I’m excited to announce that the company, now owned by Mattel, has recently launched a brand new doll! Cecile Rey is an African American girl from the 1850’s. You can learn more about her on the AG website here. I was very disappointed with the Huffington Post headline, “American Girl Moves Past Slavery, Introduces New African-American Doll,” however. It’s true, until Cecile’s launch, Addy Walker remained the sole African American historical doll available.

I remember when Addy was introduced. My best friend gushed. She couldn’t wait! The Civil War was her favorite period in American history. She and I consumed the books and learned much more about slavery and the war than was being taught in our third grade classrooms. Addy taught me about the atrocities of slavery. I love the character and doll for that reason. She was real to me and far more interesting than Samantha’s “poor little rich girl” routine.

As we celebrate Cecile, I think it important to acknowledge Addy and Pleasant Company for their efforts in educating young girls across America about the controversial nature of and personal stories from the Civil War. I hope Addy continues to be a mainstay doll and book series.

Welcome, Cecile! I'm excited to learn more about your story and your time period.

Wednesday, September 7, 2011

Changes at Chorion

If you work in children's media, you know Chorion. Unfortunately, Chorion is in a lot of trouble. Below are the Cliffs Notes so you're up to speed and in the know!

The Backstory
Chorion is a UK-based media company that owns many well-known properties including Paddington Bear, Peter Rabbit, The Mr. Men, The Very Hungry Caterpillar, Olivia, and The Octonauts. In 2006, the company was purchased by 3i but has continued to carry a debt of approximately $113 million.

What Happened
On August 25th, it was announced that Chorion’s chairman Lord Waheed Alli and deputy chairman William Astor resigned from the company. As soon as this news hit, I started to scheme ways to buy Paddington Bear. If I considered this, you know executives were making phone calls! Kidscreen posted a great article that you can access here.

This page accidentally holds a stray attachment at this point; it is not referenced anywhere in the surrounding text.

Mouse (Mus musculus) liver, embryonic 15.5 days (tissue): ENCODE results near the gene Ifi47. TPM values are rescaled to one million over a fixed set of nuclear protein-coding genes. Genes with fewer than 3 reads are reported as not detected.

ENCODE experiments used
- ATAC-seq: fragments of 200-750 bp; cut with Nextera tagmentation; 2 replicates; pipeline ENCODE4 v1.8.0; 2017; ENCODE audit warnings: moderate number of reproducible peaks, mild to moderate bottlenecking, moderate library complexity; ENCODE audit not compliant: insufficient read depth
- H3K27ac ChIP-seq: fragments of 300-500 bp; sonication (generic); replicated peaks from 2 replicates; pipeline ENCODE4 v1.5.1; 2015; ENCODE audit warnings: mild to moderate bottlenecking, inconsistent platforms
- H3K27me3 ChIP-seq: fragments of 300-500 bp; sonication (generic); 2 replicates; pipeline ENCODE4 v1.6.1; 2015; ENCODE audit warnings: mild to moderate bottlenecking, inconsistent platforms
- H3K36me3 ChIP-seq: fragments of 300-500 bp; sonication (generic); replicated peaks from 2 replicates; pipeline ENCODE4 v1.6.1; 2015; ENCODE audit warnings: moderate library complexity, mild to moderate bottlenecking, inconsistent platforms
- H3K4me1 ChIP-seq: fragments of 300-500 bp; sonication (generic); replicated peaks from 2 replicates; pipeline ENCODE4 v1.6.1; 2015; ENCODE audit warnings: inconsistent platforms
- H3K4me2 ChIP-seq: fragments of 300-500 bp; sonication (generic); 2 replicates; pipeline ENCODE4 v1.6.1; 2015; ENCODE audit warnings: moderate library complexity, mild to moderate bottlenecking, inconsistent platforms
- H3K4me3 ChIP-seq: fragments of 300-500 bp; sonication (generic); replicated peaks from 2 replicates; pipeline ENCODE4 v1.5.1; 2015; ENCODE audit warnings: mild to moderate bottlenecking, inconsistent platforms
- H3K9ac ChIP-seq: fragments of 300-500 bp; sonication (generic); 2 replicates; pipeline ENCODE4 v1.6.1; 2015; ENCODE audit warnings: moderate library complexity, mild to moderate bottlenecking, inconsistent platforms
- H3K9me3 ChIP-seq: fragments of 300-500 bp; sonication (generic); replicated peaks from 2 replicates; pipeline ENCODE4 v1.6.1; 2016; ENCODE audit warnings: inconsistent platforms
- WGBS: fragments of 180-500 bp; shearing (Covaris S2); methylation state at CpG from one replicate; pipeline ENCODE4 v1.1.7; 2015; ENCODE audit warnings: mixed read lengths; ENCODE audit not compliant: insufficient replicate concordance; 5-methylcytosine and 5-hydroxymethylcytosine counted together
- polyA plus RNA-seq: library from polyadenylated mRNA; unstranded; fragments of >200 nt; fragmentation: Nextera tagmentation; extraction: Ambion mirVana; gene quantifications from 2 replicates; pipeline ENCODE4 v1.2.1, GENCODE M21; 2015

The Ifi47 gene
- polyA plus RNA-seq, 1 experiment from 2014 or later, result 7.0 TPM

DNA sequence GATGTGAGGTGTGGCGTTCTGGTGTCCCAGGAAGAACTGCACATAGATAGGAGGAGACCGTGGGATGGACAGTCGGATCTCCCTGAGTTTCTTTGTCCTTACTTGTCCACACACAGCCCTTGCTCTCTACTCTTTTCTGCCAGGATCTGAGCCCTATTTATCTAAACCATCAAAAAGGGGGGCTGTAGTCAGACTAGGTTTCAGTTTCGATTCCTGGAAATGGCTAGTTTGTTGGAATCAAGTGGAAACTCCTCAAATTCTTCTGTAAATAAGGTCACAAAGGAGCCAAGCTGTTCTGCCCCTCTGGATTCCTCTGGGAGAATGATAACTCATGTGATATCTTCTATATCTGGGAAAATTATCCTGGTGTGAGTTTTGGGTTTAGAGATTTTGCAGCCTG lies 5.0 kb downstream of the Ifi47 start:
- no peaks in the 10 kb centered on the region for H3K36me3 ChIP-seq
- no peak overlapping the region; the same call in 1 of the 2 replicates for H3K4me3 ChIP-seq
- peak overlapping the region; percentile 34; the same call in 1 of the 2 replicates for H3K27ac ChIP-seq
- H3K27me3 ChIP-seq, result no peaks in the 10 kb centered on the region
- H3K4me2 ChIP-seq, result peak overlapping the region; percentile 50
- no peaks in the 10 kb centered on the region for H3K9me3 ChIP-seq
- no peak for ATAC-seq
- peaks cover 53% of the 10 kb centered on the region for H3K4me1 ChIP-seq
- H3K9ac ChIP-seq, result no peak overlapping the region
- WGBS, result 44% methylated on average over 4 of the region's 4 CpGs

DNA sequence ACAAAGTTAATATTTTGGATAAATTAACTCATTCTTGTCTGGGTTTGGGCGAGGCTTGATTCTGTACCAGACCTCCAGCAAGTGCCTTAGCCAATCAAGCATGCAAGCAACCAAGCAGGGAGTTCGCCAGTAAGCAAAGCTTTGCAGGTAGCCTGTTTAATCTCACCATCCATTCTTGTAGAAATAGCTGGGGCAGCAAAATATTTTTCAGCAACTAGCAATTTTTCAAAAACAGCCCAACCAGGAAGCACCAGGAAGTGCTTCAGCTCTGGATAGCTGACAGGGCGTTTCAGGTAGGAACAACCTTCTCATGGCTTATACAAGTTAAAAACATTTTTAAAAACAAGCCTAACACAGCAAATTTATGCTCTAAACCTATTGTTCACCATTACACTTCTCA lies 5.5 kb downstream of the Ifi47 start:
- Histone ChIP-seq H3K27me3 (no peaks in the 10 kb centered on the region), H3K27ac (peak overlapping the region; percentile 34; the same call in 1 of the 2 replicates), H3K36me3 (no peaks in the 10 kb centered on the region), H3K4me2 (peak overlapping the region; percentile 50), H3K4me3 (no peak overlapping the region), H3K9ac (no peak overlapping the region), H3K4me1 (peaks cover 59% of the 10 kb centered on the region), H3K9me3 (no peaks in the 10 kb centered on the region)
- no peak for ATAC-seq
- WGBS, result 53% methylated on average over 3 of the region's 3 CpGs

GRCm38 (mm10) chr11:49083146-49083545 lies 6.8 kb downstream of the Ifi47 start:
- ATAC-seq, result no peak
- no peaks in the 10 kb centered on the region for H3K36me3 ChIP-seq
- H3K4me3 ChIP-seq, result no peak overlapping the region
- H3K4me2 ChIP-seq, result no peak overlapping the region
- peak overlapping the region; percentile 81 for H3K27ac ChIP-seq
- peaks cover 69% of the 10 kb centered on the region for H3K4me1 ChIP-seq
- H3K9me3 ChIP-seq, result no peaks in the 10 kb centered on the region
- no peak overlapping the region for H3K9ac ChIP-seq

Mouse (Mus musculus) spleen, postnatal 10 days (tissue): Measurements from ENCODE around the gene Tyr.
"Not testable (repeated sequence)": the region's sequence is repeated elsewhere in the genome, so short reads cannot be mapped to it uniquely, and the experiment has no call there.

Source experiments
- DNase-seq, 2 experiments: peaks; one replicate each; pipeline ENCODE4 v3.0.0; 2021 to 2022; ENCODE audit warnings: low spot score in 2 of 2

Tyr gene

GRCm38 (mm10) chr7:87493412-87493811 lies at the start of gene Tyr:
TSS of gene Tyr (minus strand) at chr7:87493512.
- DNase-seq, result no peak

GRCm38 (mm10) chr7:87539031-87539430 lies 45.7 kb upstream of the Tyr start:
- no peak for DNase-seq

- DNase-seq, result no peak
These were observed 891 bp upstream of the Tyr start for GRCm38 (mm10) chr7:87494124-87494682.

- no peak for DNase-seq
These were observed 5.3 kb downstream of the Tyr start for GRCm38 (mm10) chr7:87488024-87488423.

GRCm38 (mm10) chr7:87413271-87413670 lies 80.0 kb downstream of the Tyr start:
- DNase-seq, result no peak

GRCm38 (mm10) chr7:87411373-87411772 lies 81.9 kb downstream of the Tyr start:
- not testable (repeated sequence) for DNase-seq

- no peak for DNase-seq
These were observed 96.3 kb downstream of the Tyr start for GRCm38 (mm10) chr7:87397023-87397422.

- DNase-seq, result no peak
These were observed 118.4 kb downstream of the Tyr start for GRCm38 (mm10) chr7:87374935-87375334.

What It Means
The properties will be sold. More about that here. Some of Chorion's properties are on television and doing well. Olivia is featured on Nickelodeon while The Octonauts is successfully airing internationally. It seems like some big names are putting their hats in the ring, which could mean a whole new slew of series, books, and merchandise.

Stay tuned and stay informed! Share your updates here...

Wednesday, August 31, 2011

I Love Lands

I've recently been reading Kidscreen.com more frequently. I find that it expands upon some of the information shared on Cynopsis! Kids and has a more international perspective. I was so excited when I found this article. Holy Sir Topham Hatt!

Drayton Manor is a theme park in England that recently opened a dedicated Thomas and Friends section. Thomas Land! Need I repeat that? Thomas LAND! The website promises "12 wonderful themed rides, a spectacular indoor play area and a shop filled with fantastic Thomas & Friends merchandise." SCORE!

My visit would be part of a fantasy trip to other lands across Europe. From England, I would travel over to Sweden to tour Astrid Lindgren's World. This is a children's literature fan's dream! The park includes Lindgren's home and theme areas of all of the writer's characters including Pippi Longstocking! From Sweden to Finland to visit Moomin World. The Moomins are the creation of illustrator and writer Tove Jansson. Though not very popular in America, the Moomins are sweet, well-loved characters throughout Europe and Asia.

Are there lands that I'm missing? I'm wondering if smaller theme parks focusing on popular characters or authors could survive in the States. What do you think?

Monday, August 29, 2011